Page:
Liverpool"s application for Department for Transport permission for a turnaround facility at its recently-built cruise terminal may face opposition from other port operators.
Liverpool"s application for Department for Transport permission for a turnaround facility at its recently-built cruise terminal may face opposition from other port operators, who object to a multi-million pound European Union cash handout that funded the initial project.
The move comes at a time when a number of British ports have sought to obtain sizeable payments from public sources, despite the robust private enterprise ethos that has generally been dominant in the sector since the Thatcher privatisations in the 1980s.
Liverpool opened a new municipally-controlled cruise terminal in 2007, at a cost of £20m ($32.8m), with £9m funded by the EU as part of the assistance it gives to economically depressed areas.
Last year, the terminal was used by 14 ships carrying 18,500 passengers, who pumped a much-needed £1.3m into the economy of what remains one of Britain"s most run-down cities.
But because there are no baggage handling, customs or immigration control facilities, voyages starting and ending in Liverpool have to use Langton terminal in nearby Bootle, an industrial area that local tourism chiefs feel does not offer an appealing first impression to visitors.
Accordingly, Liverpool council wants to upgrade the new terminal and needs DfT confirmation that this will not lead to a claw-back of the EU grant. DfT officials are known to have visited the site and are expected to come up with an initial ruling later this year. Peel Ports, which owns the port of Liverpool but not the terminal, declined to comment on the matter.
Some other port concerns contrast how Liverpool is being treated with the way in which Associated British Ports funded its £19m cruise terminal in Southampton without resort to public funds.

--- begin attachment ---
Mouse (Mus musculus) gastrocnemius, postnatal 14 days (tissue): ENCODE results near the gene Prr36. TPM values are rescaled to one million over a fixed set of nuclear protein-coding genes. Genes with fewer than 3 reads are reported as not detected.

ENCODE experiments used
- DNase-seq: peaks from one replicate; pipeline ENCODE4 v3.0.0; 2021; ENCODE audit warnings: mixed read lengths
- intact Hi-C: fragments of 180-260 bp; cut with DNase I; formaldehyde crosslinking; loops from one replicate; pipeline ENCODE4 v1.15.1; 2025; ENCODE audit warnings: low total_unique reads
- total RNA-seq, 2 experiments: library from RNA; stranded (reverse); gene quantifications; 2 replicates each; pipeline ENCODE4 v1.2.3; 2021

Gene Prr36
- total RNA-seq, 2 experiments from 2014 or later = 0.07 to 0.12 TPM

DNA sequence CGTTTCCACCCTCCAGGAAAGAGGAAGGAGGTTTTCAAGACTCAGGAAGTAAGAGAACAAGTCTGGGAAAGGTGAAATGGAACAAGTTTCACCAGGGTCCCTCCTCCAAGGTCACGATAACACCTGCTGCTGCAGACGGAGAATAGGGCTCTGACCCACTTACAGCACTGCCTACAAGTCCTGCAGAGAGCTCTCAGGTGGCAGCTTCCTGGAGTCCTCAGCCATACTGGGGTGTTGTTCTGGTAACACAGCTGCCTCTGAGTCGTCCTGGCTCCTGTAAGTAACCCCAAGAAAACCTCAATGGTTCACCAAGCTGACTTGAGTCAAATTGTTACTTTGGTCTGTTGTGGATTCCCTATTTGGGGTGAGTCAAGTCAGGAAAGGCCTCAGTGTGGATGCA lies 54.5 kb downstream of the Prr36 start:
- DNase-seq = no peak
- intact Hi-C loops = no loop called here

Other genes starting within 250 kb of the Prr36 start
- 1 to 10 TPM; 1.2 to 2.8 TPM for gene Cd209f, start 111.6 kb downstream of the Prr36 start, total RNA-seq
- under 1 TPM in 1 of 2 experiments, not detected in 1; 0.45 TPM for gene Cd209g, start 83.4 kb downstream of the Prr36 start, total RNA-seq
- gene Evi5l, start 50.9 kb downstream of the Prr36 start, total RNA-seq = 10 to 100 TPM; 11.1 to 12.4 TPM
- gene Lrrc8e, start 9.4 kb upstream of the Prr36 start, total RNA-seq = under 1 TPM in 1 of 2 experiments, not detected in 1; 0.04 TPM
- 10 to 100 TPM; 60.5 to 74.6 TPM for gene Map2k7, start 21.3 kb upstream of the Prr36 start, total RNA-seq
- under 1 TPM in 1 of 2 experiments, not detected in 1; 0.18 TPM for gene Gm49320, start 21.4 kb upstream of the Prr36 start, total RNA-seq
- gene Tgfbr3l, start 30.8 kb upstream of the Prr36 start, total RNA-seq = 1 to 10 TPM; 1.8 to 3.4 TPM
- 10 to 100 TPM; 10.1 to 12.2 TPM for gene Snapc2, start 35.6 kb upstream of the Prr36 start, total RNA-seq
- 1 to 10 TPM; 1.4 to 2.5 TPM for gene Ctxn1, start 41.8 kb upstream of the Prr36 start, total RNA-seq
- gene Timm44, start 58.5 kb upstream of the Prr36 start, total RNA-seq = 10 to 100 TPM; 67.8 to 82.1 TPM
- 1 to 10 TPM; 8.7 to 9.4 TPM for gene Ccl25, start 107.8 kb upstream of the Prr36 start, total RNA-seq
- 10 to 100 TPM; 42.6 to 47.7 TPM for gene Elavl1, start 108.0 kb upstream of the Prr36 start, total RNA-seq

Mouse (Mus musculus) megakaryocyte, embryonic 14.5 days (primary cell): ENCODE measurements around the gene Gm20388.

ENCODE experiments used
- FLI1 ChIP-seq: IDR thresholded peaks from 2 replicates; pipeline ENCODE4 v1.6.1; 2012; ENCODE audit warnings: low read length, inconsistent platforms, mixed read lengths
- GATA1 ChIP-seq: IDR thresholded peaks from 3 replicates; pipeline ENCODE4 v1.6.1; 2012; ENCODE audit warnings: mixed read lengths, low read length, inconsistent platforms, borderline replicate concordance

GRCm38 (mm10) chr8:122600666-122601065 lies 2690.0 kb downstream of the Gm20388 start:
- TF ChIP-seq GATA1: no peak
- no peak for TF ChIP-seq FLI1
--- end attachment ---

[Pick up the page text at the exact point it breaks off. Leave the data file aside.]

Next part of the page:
They also note that Great Yarmouth was in receipt of £18m of public money for the construction of breakwaters needed to create a new deepwater harbour. There are also unconfirmed claims that a foreign-owned port operator is seeking public funding for a major dredging project.
Meanwhile, the South West Regional Development Agency has said it would not provide assistance with dredging and the construction of a cruise terminal in Falmouth, another economically depressed area, although it did provide part-funding for a £410,000 environmental impact assessment.
However, one source close to the situation said he understood there were ?ongoing discussions with a number of potential partners within the public sector? and that public sector support for the plan should not be ruled out.
Ironically, Britain"s port have long prided themselves on receiving virtually no assistance from the public purse, unlike many of their rivals in continental Europe, which are often subsidised by municipal or regional governments. The website of the UK Major Ports Groups describes this ?lack of a level playing field? as ?a major concern?.
UKMPG executive director Richard Bird argued that while there is a case for the British government to fund the connection of ports to the wider road and rail network, because that benefits the economy as a whole, state intervention in the ports industry should be avoided.
?The privatised port sector has consistently opposed operating subsidies. It"s not available to us and we feel that there ought to be a consistent policy across the European Union,? he said.
?Certainly, the Great Yarmouth decision was one we were not at all happy with, and that"s a matter of record, although it happened a few years ago.? He pointed out that the government is short of money as a result of the current economic situation and it is difficult to imagine that applications for substantial assistance would be successful.
David Whitehead, director of the British Ports Association, said it is important to distinguish between the systematic long-term assistance seen in other countries, and on-off grants from sources such as regional development agencies, which ports should be able to access if they have a case.
?The price [subsidised ports] pay for that is that they are part of government, they don"t have strategic independence, they are always looking over their shoulder at what is going on there,? he said.